The Evolving Apology

“When you lay an egg, stand back and admire it!” ~ Dale Carnegie

When things go wrong in business, it’s tempting to pretend it’s not happening, and hope folks don’t notice. According to Church of the Customer, J. Crew has taken the opposite approach, admitting their problems fron-and-center on their web site.

More interesting, perhaps, than the initial apology is the fact — pointed out by a commenter on the Church blog post — that the apology has since been shortened, with executives’ names removed. See the original apology here… and the condensed version (as of 8-4-08, anyway) here:

Which version is more effective?



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3 thoughts on “The Evolving Apology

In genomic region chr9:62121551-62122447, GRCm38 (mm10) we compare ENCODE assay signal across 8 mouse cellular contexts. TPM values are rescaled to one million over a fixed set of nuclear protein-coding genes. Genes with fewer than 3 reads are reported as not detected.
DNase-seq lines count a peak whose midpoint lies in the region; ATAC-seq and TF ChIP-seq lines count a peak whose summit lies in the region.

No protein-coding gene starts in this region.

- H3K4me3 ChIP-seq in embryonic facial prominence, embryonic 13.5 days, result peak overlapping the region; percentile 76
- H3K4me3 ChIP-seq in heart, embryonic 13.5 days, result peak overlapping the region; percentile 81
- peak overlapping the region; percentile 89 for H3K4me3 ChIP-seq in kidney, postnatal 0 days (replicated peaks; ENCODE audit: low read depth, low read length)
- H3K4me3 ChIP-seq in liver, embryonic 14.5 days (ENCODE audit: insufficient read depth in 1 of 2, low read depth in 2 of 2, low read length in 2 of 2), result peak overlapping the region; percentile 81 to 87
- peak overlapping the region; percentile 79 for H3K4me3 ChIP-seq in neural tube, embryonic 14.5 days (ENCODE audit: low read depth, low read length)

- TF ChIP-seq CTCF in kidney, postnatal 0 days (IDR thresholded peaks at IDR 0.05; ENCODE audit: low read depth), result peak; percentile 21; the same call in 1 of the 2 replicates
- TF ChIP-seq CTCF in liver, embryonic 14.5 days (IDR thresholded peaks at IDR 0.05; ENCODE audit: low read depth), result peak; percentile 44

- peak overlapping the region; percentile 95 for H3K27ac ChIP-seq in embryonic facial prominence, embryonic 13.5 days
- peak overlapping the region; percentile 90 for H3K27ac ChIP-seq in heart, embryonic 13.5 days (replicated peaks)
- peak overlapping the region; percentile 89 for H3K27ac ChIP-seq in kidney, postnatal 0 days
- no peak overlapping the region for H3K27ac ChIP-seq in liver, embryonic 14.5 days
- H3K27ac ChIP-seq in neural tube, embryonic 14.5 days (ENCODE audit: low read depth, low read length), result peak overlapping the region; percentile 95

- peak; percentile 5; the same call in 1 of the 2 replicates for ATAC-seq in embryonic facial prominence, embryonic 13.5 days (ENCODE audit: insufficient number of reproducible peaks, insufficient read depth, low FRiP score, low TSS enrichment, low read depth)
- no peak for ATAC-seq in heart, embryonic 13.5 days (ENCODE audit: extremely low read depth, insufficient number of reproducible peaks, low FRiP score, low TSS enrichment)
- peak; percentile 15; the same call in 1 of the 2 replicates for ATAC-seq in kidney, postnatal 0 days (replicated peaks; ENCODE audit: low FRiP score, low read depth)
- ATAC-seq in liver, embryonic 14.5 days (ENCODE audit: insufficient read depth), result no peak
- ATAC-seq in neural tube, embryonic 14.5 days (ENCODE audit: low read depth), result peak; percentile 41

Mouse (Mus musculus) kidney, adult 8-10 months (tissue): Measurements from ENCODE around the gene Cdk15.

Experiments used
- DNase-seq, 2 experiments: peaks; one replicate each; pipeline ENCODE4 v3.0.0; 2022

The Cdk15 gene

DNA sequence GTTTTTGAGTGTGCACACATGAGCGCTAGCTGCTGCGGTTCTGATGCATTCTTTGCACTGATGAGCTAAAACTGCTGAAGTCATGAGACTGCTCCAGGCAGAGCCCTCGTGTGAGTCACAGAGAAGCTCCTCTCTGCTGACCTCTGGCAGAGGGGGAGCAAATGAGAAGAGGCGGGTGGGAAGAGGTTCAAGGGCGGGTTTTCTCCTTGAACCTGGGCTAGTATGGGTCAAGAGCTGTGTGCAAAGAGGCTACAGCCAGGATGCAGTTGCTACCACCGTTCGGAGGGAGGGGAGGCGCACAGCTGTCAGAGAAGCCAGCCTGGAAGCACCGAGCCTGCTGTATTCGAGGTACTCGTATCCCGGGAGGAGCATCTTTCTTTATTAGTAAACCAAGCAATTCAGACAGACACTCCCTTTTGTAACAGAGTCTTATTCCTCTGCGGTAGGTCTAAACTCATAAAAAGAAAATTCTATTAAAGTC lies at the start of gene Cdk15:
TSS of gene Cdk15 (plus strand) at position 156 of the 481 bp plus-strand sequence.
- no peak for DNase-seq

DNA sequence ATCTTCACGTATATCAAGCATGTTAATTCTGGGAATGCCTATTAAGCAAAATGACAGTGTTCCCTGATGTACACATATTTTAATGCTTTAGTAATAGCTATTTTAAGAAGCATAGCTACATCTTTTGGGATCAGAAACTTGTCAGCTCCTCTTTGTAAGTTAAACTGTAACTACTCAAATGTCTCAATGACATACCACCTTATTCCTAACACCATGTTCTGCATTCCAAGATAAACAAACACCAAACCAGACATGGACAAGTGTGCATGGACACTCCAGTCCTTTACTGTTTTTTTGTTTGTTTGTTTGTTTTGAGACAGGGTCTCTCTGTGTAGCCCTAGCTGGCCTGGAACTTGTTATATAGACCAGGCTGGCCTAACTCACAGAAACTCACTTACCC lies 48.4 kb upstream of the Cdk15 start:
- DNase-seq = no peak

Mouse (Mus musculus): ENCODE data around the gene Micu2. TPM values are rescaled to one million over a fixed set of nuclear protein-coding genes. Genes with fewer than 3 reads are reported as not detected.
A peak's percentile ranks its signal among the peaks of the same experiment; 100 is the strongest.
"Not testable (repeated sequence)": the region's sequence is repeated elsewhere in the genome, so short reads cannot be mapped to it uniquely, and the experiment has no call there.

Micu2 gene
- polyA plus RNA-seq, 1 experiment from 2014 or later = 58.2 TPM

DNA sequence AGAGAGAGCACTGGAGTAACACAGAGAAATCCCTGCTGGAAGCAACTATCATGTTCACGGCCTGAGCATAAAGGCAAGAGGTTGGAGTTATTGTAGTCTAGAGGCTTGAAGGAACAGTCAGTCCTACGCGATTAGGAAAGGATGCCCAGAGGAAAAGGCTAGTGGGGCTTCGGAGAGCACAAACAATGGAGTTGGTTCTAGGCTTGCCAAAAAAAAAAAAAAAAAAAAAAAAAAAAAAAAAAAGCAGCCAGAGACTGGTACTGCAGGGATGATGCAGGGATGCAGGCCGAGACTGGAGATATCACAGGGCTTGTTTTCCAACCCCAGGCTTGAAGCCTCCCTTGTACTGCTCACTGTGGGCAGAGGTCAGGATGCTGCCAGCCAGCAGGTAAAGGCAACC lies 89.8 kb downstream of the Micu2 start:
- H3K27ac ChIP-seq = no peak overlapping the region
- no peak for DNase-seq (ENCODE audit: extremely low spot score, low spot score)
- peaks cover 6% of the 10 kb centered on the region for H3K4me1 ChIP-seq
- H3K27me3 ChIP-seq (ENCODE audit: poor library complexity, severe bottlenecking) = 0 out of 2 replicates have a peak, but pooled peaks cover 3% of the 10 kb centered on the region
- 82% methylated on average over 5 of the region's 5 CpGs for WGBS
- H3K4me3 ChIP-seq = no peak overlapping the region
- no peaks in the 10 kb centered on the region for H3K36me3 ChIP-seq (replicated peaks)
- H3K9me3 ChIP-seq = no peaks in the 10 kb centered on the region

1. I find the more complete apology to be more effective. It’s an “I’m sorry, and I’m responsible” statement.

    The edited apology reminds me of an apology I use when I’m not sorry. “I’m sorry you were offended.” Not that I’m owning up to anything.

  2. Upon further thought, it occurs to me that both apologies leave several important questions unanswered:

    1. What are you doing to fix it?

    2. When can customers expect it to be fixed?

    3. In the meantime, if customers experience a problem, what is J. Crew going to do about it?